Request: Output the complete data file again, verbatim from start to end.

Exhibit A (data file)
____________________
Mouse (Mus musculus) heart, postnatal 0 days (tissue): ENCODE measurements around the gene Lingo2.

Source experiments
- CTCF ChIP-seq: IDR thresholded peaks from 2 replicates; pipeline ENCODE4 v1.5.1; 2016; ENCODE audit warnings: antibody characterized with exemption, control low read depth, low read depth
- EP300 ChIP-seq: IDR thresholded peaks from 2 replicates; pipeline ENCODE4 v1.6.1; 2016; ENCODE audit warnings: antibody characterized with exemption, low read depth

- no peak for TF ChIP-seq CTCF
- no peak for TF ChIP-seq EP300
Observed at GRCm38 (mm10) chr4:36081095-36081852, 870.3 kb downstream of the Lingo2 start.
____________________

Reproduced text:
Mouse (Mus musculus) heart, postnatal 0 days (tissue): ENCODE measurements around the gene Lingo2.

Source experiments
- CTCF ChIP-seq: IDR thresholded peaks from 2 replicates; pipeline ENCODE4 v1.5.1; 2016; ENCODE audit warnings: antibody characterized with exemption, control low read depth, low read depth
- EP300 ChIP-seq: IDR thresholded peaks from 2 replicates; pipeline ENCODE4 v1.6.1; 2016; ENCODE audit warnings: antibody characterized with exemption, low read depth

- no peak for TF ChIP-seq CTCF
- no peak for TF ChIP-seq EP300
Observed at GRCm38 (mm10) chr4:36081095-36081852, 870.3 kb downstream of the Lingo2 start.